Proslavery Arguments: An Overview
Proslavery Arguments: An Overview
In the decades leading up to the Civil War, sectional tensions between North and South manifested themselves in both popular and political discourse. Even though abolitionism, as a political cause, remained unpopular in the North and South, antislavery literature such as Harriet Beecher Stowe's Uncle Tom's Cabin (1852), Solomon Northup's Twelve Years a Slave (1854), and the autobiographical Narrative of the Life of Frederick Douglass (1845) were widely consumed by Northerners and Southerners alike. These books and pamphlets indicted slavery, but also indicted Southern culture writ-large by emphasizing the power slavery gave to uneducated working-class overseers, the sexual exploitation that produced "tragic mulattos," and the inconsistency between Christian morality and forced African American enslavement. In defense, Southern writers, intellectuals, and clergy began producing their own literature meant to position slavery as integral to the nation's honor, economic future, and moral stability.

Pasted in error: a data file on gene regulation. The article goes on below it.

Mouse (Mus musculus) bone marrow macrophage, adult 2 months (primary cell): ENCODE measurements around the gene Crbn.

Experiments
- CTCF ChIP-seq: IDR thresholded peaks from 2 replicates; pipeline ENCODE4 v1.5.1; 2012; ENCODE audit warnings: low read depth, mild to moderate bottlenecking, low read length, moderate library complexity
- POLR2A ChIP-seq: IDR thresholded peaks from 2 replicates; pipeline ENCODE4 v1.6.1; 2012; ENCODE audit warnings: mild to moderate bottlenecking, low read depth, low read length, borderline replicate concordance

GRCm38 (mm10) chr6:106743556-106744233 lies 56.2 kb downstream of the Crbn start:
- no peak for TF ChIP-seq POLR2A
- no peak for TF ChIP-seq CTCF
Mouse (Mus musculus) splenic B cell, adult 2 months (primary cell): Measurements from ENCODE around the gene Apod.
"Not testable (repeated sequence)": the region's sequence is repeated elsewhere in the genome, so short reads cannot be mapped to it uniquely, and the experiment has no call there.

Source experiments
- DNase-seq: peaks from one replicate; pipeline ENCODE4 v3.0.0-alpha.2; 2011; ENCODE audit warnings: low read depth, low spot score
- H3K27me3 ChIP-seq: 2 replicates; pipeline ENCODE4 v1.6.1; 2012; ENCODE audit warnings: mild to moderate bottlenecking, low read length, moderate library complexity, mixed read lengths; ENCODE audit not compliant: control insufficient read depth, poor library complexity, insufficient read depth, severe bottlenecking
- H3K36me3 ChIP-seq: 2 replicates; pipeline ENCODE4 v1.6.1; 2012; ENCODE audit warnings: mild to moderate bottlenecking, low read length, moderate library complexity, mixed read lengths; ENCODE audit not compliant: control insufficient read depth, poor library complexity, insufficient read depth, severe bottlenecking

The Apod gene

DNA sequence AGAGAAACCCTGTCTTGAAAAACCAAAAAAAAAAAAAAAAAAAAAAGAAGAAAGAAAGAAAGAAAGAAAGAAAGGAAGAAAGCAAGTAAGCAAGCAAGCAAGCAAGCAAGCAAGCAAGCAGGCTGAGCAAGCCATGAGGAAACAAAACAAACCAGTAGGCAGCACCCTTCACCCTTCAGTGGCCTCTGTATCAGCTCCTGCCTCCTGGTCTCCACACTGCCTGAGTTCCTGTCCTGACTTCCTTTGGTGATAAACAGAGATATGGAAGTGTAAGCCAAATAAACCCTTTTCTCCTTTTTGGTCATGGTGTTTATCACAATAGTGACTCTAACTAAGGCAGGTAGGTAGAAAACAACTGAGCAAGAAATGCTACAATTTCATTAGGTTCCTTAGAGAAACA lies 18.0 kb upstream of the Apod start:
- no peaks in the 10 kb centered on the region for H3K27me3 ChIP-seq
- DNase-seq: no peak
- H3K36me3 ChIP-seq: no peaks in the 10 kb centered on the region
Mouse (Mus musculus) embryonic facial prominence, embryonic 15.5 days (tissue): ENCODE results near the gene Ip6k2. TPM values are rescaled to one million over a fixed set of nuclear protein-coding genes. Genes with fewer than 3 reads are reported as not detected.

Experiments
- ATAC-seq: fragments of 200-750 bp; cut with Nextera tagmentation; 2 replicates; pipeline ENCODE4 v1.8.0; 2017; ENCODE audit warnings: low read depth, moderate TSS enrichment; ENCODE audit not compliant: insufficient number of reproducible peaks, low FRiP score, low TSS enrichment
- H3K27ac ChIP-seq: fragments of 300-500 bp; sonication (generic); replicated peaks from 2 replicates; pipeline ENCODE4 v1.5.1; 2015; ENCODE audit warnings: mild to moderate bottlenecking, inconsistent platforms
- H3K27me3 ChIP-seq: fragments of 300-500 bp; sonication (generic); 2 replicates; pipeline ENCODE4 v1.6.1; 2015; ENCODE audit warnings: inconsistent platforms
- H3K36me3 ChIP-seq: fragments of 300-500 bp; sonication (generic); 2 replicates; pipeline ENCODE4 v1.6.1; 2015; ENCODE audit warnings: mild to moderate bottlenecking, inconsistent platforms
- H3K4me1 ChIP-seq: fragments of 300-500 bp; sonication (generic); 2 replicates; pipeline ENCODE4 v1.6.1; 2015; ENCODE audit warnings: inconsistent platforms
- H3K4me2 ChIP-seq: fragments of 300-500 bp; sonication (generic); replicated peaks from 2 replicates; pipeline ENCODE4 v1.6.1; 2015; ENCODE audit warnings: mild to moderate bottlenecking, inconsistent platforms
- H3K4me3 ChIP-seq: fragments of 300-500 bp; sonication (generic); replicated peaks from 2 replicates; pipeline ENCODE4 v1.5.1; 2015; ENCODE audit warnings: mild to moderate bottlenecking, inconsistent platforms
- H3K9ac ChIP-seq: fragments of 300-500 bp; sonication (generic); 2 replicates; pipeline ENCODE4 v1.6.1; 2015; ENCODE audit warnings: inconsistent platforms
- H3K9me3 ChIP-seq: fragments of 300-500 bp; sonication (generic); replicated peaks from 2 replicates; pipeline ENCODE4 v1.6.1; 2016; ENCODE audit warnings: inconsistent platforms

The proslavery position often vacillated between viciously stereotypical denigrations of enslaved people that linked them intellectually with animal property and sentimental romantic depictions of content and docile slaves. Often the former were rooted in popular pseudoscientific theories developed in the wake of the European Enlightenment. Richard Colfax's 1833 monograph Evidence against the Views of the Abolitionists, Consisting of Physical and Moral Proofs, of the Natural Inferiority of the Negroes represents a typical example of the proslavery position that attempted to "scientifically" dehumanize African Americans. Albeit reluctantly, Colfax employed physiognomy, a theory developed in the late eighteenth century that used analyses of facial features to determine an individual's intelligence and personality traits. Colfax combined physiognomy with skull analysis, arguing that "inherent" facial characteristics of African Americans indicated that their brains were primarily devoted to "animal functions" rather than the rationality and reason that dominated Anglo-Saxon brains. Colfax's pseudoscientific conclusions were reproduced in one form or another as late as the twentieth century.